One of my favorite YouTube "tutorialistas" did a wonderful cake video, and got me craving one of my own!

Using this tutorial, this is what I ended up with…..once again, I’m reminded I need to work on my texturing….hers is so much more delicate and realistic!  Next time, I’m going to try to make the fondant and the filling a little thinner and more delicate as well.  That being said, I’m still pretty proud of my first ‘complicated’ build!


I had a whole bunch of mixed up pink Premo ready to go and no project in mind….that is until I saw another one of GentlemanBunny’s tutorials on Macaron:

Once again, my inexperience shows, but I honestly think I’m improving – this is probably my favorite piece so far!  I tried to follow her instructions to the letter, but I think it’s just a matter of practice.

DSCN0992 DSCN0995

I think I want to make a larger sized macaron jewelry set, as well as a full rainbow of 1:12 macarons!  I’m in love with them!

Chocolate Lover

Of course, I ended up mixing far too much chocolate color for the chocolate chip cookies, but I sort of meant to, since I had in mind to make a chocolate bar!  I used this tutorial as a starting place for my chocolate bars:

I used a metal roll-y texturizer for the ‘writing’ indents, but other than that, I pretty much used this tutorial word-for-word!


I ate a molten chocolate lava cake for dessert the other night, and having delicious chocolate on the brain, I decided I would try to make one!  I think they ended up a touch too small, and a touch on the under-textured side; and the liquid chocolate isn’t quite shiny enough for my taste; but all in all, I’m pretty proud of them!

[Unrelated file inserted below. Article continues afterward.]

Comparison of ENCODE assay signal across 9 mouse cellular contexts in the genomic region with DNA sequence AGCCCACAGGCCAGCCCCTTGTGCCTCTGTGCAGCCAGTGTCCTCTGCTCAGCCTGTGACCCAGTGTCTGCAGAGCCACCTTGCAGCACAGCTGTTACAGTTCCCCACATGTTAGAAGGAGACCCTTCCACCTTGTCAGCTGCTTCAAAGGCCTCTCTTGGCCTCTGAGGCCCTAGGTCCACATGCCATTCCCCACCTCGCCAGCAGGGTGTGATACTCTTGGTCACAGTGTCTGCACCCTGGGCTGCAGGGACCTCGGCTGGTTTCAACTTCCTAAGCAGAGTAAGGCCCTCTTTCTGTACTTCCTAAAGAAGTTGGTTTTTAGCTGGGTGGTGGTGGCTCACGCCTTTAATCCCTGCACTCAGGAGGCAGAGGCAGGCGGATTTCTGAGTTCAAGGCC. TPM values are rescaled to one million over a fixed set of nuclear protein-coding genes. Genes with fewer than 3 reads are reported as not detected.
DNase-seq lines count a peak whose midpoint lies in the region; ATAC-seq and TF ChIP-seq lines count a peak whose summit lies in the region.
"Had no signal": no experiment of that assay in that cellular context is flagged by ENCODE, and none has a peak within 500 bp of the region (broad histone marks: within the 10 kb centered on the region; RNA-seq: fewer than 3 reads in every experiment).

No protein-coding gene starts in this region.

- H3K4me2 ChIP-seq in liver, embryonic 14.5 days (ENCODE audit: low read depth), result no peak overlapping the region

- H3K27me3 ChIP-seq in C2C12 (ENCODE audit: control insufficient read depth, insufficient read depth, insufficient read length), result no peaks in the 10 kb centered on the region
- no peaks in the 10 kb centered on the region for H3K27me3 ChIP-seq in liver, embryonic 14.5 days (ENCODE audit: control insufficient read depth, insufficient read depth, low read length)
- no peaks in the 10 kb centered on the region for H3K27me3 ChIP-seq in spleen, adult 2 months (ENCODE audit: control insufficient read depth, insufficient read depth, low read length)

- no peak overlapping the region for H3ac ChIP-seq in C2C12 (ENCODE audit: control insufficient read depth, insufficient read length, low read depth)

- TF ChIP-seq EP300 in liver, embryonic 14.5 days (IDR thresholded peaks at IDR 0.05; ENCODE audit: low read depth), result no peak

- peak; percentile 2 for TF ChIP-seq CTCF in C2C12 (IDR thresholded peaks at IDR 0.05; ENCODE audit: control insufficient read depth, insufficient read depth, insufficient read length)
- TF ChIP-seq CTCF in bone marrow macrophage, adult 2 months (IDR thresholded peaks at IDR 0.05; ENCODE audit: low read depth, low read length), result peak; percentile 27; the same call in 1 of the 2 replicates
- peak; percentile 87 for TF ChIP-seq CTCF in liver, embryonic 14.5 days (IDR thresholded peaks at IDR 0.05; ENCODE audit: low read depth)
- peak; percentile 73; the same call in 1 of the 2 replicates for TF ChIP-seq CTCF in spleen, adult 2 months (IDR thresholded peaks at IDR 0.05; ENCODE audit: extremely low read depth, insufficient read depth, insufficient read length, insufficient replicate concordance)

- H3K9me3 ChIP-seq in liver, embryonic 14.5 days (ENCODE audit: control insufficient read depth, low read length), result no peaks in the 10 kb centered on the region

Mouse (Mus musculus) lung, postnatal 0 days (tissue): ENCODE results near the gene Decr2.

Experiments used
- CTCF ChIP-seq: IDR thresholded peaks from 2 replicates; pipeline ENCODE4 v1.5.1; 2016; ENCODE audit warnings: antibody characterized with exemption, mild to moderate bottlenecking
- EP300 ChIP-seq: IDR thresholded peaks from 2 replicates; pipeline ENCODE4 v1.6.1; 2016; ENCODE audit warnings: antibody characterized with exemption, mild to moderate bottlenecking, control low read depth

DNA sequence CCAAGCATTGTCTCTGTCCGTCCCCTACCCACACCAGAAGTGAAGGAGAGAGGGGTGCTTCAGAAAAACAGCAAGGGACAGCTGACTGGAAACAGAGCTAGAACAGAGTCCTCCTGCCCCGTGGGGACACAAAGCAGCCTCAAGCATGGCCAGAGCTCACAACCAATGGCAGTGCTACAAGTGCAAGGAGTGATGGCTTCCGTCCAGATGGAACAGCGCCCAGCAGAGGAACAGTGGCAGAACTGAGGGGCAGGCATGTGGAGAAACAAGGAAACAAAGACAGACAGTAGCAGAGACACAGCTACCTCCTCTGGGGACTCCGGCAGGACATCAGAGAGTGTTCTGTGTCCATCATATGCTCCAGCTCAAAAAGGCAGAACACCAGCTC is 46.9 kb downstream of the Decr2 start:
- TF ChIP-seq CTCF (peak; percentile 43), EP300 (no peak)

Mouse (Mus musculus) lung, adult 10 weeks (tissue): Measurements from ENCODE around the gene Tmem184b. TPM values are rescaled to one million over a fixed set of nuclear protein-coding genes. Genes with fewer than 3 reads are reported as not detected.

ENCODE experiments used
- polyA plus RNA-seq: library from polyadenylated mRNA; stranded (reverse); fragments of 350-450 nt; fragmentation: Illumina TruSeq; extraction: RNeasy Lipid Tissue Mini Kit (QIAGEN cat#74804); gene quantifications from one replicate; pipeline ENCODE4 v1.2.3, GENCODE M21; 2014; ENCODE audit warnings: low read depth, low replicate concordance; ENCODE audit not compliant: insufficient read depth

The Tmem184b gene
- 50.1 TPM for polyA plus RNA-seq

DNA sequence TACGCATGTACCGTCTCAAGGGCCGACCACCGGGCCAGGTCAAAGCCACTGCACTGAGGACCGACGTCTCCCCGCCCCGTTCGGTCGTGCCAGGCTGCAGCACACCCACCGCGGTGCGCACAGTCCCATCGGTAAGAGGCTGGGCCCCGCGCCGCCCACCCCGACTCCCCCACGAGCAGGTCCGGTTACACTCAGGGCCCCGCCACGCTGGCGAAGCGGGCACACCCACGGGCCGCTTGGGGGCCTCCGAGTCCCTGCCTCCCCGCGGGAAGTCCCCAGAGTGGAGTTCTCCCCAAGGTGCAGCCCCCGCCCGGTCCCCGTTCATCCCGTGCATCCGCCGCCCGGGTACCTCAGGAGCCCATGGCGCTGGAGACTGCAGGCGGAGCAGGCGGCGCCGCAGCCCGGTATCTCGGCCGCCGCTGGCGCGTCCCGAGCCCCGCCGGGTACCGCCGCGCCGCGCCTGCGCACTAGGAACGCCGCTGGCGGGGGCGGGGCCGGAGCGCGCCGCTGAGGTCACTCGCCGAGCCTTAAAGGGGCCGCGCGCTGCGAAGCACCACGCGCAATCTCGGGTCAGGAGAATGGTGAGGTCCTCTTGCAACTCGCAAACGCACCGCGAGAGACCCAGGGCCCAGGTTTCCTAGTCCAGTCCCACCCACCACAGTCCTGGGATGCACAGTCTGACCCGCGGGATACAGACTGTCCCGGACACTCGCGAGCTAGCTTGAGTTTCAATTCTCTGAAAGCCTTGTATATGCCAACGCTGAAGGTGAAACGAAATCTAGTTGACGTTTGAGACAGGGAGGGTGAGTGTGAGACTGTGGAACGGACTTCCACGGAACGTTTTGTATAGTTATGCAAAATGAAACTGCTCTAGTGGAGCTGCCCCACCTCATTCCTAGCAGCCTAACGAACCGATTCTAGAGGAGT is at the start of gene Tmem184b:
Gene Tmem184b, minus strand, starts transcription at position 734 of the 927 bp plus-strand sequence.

I did pretty much the same thing as the doughnuts, only rolling them out slightly thicker before forming the hole, and making indents for the chocolate ‘lava’ overflow.


As I was making the little chocolate lava cakes, I decided on the spur of the moment to make a chocolate bundt cake, since I did have so much of the chocolate color!  I mostly just messed around with a ball of clay until it was sort of the right shape, then worked a hole using a ball tool.  I used a needle tool to score the bundt lines, and realized all too late that I should have made the impressions more dramatic, and the sections more rounded.  All well, live and learn, right?  (I think the moral of my last few posts is “Texture More”!)


Baked Goods: Cookies

I felt like I needed to continue to use up my dough color, and moved on to cookies.

This next experiment is semi-failed! I used a drinking straw as a cutter, and the dough from the original biscuit project.